There’s a risk that cyberinsurance for some cases, like ransomware and nation-state attacks, could become unviable.
However, as noted by BlackBerry, this is also an area in which the U.S. government may have to step in to protect smaller organizations, and by extension, the economy at large, considering small businesses account for 99.9 percent of all businesses in the U.S.
In a 2022 survey of 415 SMBs and enterprise companies, out of those with ransomware payment coverage, only 19 percent took out policies with limits greater than the median 2021 ransomware demand of $600,000. Furthermore, half of SMB respondents said they hoped the U.S. government would provide financial support to ransomware victim organizations.
THE BOARDROOM FIGHTS BACK
The cost of cybercrime is estimated to reach $10.5 trillion USD annually by 2025 with a 15 percent yearly increase. During the period from 2021 to 2025, global cybersecurity spending is expected to exceed $1.75 trillion USD.
As Cybersecurity Ventures noted in the Boardroom Cybersecurity 2022 Report, if it were measured as a country, then cybercrime would be the world’s third-largest economy after the U.S. and China.
For years, communication was lacking between defenders and business leaders. Cybersecurity has often been overlooked and neglected, considered the sole responsibility of chief information officers (CIOs) or existing IT teams. In many cases, business growth and operations have taken precedence over cybersecurity risk management.
However, boardrooms now have to take a proactive approach to cybersecurity — and, in particular, the business risks associated with ransomware.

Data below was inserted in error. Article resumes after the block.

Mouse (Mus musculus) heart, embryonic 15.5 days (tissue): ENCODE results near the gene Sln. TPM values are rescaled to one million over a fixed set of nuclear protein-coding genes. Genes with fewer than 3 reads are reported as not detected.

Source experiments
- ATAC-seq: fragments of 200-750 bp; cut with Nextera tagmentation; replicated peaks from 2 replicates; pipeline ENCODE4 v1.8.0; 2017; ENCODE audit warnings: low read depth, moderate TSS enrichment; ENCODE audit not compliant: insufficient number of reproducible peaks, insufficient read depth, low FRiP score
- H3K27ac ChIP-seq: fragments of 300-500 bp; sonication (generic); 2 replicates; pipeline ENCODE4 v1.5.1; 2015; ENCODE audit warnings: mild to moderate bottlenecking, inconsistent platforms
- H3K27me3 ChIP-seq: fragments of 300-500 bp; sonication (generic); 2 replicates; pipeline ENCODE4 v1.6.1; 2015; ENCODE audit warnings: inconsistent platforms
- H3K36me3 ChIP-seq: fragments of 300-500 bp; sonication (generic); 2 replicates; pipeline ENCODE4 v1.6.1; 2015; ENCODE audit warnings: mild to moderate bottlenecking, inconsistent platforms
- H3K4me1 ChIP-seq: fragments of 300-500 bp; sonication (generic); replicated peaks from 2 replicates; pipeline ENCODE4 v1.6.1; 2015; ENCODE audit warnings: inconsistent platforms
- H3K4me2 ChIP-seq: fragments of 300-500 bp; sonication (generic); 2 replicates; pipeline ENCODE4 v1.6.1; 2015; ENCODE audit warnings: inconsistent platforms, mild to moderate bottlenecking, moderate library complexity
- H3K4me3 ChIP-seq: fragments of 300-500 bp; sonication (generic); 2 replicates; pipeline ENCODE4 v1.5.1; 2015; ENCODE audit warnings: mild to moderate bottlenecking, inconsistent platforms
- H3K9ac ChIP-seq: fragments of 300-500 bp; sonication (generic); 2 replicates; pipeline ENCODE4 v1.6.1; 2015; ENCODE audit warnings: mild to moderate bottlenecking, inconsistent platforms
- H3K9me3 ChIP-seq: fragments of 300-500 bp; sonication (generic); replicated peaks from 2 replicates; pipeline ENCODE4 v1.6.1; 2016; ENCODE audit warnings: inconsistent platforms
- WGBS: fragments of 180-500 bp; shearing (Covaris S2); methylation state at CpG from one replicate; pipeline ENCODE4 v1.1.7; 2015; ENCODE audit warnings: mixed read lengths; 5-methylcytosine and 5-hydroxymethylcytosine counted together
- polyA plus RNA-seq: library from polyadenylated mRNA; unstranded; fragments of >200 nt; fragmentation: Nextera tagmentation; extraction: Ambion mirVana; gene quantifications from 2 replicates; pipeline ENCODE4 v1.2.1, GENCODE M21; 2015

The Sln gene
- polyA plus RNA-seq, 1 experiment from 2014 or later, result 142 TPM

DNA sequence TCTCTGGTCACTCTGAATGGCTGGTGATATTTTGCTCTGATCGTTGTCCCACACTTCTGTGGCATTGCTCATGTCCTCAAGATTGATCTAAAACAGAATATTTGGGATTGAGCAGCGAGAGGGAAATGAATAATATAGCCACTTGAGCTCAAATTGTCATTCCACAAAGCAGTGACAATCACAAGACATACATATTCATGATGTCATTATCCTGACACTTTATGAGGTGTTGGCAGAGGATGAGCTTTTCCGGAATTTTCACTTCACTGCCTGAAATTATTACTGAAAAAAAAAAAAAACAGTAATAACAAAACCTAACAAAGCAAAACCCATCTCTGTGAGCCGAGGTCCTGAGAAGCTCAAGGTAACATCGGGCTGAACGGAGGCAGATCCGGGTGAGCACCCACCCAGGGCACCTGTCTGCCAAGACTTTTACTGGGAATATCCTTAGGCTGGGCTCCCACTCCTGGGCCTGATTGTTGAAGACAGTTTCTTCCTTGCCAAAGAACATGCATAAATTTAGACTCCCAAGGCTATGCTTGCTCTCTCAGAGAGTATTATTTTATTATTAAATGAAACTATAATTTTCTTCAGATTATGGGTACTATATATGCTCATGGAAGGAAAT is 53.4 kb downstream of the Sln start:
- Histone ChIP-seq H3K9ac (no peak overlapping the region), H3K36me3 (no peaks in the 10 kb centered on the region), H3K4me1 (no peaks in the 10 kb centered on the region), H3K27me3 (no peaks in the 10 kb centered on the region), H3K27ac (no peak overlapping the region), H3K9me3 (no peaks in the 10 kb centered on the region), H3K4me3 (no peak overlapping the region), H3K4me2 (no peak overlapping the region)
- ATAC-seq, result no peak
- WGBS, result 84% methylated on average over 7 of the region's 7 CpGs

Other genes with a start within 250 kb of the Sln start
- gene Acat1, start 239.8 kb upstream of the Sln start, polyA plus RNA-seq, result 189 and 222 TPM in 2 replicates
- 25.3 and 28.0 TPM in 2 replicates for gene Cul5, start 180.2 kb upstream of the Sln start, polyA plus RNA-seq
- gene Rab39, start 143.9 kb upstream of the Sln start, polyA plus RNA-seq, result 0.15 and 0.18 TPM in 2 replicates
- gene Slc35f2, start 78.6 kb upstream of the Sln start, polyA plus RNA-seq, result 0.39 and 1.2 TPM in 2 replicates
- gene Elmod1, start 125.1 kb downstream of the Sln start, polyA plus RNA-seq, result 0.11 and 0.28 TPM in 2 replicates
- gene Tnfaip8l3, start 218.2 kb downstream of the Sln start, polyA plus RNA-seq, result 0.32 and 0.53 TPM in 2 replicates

Ransomware is a severe threat to businesses and boards must become cyber-aware. Responsibility starts at the top, and if Gartner is correct, 75 percent of chief executives will become personally liable for cyber-physical security incidents by 2024.
KPMG research suggests that 77 percent of CEOs believe cybersecurity is a strategic function and is now potentially a competitive advantage.
Cybersecurity Ventures predicts that by 2025, 35 percent of Fortune 500 companies will have board members with cybersecurity experience. By 2031, this number will increase to 50 percent.
While some businesses can rely on existing cyberinsurance policies to mitigate the damage caused by ransomware, insurers may decide in the future that specific policies, including ransomware protection, are unviable.
Therefore, it is crucial that businesses now consider introducing new members to their boards who have cybersecurity experience, and take a proactive approach to improve their security posture and reduce the risk of a successful ransomware attack.
– Charlie Osborne, Editor-at-Large for Cybersecurity Ventures, co-authored this report.
Sponsored by KnowBe4